Unless otherwise expressly set out to the contrary, nothing in these Terms shall serve to transfer from Mondaq to you, any Intellectual Property Rights owned by and/or licensed to Mondaq and all rights, title and interest in and to such Intellectual Property Rights will remain exclusively with Mondaq and/or its licensors.

Mondaq shall use its reasonable endeavours to make the Website and Services available to you at all times, but we cannot guarantee an uninterrupted and fault free service.

Mondaq reserves the right to make changes to the services and/or the Website or part thereof, from time to time, and we may add, remove, modify and/or vary any elements of features and functionalities of the Website or the services.

Mondaq also reserves the right from time to time to monitor your Use of the Website and/or services.

Disclaimer

The Content is general information only. It is not intended to constitute legal advice or seek to be the complete and comprehensive statement of the law, nor is it intended to address your specific requirements or provide advice on which reliance should be placed. Mondaq and/or its Contributors and other suppliers make no representations about the suitability of the information contained in the Content for any purpose. All Content provided "as is" without warranty of any kind. Mondaq and/or its Contributors and other suppliers hereby exclude and disclaim all representations, warranties or guarantees with regard to the Content, including all implied warranties and conditions of merchantability, fitness for a particular purpose, title and non-infringement. To the maximum extent permitted by law, Mondaq expressly excludes all representations, warranties, obligations, and liabilities arising out of or in connection with all Content. In no event shall Mondaq and/or its respective suppliers be liable for any special, indirect or consequential damages or any damages whatsoever resulting from loss of use, data or profits, whether in an action of contract, negligence or other tortious action, arising out of or in connection with the use of the Content or performance of Mondaq’s Services.

General

Mondaq may alter or amend these Terms by amending them on the Website. By continuing to Use the Services and/or the Website after such amendment, you will be deemed to have accepted any amendment to these Terms.

These Terms shall be governed by and construed in accordance with the laws of England and Wales and you irrevocably submit to the exclusive jurisdiction of the courts of England and Wales to settle any dispute which may arise out of or in connection with these Terms. If you live outside the United Kingdom, English law shall apply only to the extent that English law shall not deprive you of any legal protection accorded in accordance with the law of the place where you are habitually resident ("Local Law"). In the event English law deprives you of any legal protection which is accorded to you under Local Law, then these terms shall be governed by Local Law and any dispute or claim arising out of or in connection with these Terms shall be subject to the non-exclusive jurisdiction of the courts where you are habitually resident.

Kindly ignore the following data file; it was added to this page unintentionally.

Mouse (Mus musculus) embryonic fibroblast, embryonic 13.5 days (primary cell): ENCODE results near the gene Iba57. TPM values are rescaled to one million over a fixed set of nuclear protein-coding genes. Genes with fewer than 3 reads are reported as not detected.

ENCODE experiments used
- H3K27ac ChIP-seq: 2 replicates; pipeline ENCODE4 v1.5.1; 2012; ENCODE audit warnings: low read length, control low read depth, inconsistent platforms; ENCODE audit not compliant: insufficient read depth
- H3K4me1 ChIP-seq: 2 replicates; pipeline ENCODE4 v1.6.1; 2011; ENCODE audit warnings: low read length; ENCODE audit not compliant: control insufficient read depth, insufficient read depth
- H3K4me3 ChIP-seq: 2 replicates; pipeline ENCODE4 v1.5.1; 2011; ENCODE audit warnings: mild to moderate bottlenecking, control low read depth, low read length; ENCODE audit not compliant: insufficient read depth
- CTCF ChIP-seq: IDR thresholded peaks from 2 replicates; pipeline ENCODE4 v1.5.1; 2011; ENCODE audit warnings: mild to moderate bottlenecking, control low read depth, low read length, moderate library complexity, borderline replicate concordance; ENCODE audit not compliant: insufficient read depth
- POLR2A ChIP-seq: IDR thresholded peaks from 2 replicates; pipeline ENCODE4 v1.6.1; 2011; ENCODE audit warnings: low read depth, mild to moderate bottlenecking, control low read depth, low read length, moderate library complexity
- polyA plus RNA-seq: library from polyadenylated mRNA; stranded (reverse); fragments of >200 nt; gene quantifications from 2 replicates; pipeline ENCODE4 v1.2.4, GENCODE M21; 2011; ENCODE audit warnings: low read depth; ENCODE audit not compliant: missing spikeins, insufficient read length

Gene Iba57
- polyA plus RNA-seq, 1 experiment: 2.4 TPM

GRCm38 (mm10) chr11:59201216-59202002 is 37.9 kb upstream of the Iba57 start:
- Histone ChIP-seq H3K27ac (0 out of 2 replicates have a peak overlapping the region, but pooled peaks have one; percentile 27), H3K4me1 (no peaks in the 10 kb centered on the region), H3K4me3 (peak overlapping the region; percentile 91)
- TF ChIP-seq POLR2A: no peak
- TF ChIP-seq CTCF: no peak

You may print and keep a copy of these Terms, which form the entire agreement between you and Mondaq and supersede any other communications or advertising in respect of the Service and/or the Website.

No delay in exercising or non-exercise by you and/or Mondaq of any of its rights under or in connection with these Terms shall operate as a waiver or release of each of your or Mondaq’s right. Rather, any such waiver or release must be specifically granted in writing signed by the party granting it.

If any part of these Terms is held unenforceable, that part shall be enforced to the maximum extent permissible so as to give effect to the intent of the parties, and the Terms shall continue in full force and effect.

Mondaq shall not incur any liability to you on account of any loss or damage resulting from any delay or failure to perform all or any part of these Terms if such delay or failure is caused, in whole or in part, by events, occurrences, or causes beyond the control of Mondaq. Such events, occurrences or causes will include, without limitation, acts of God, strikes, lockouts, server and network failure, riots, acts of war, earthquakes, fire and explosions.

By clicking Register you state you have read and agree to our Terms and Conditions